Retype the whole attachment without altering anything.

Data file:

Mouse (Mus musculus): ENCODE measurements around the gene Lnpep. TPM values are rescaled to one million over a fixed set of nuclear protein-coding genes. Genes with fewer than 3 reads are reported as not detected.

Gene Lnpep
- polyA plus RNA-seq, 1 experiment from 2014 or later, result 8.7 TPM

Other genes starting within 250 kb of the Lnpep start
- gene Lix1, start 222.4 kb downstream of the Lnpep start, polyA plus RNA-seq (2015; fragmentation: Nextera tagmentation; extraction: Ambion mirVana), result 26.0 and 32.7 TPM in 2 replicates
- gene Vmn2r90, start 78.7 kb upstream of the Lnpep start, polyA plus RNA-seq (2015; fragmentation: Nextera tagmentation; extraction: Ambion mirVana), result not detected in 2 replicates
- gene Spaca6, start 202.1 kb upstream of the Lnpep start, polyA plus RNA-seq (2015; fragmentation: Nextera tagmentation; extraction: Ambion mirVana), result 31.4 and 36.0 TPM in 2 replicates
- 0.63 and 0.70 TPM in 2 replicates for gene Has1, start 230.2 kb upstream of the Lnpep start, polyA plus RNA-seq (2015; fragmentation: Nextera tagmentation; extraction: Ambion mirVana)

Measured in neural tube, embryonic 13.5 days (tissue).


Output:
Mouse (Mus musculus): ENCODE measurements around the gene Lnpep. TPM values are rescaled to one million over a fixed set of nuclear protein-coding genes. Genes with fewer than 3 reads are reported as not detected.

Gene Lnpep
- polyA plus RNA-seq, 1 experiment from 2014 or later, result 8.7 TPM

Other genes starting within 250 kb of the Lnpep start
- gene Lix1, start 222.4 kb downstream of the Lnpep start, polyA plus RNA-seq (2015; fragmentation: Nextera tagmentation; extraction: Ambion mirVana), result 26.0 and 32.7 TPM in 2 replicates
- gene Vmn2r90, start 78.7 kb upstream of the Lnpep start, polyA plus RNA-seq (2015; fragmentation: Nextera tagmentation; extraction: Ambion mirVana), result not detected in 2 replicates
- gene Spaca6, start 202.1 kb upstream of the Lnpep start, polyA plus RNA-seq (2015; fragmentation: Nextera tagmentation; extraction: Ambion mirVana), result 31.4 and 36.0 TPM in 2 replicates
- 0.63 and 0.70 TPM in 2 replicates for gene Has1, start 230.2 kb upstream of the Lnpep start, polyA plus RNA-seq (2015; fragmentation: Nextera tagmentation; extraction: Ambion mirVana)

Measured in neural tube, embryonic 13.5 days (tissue).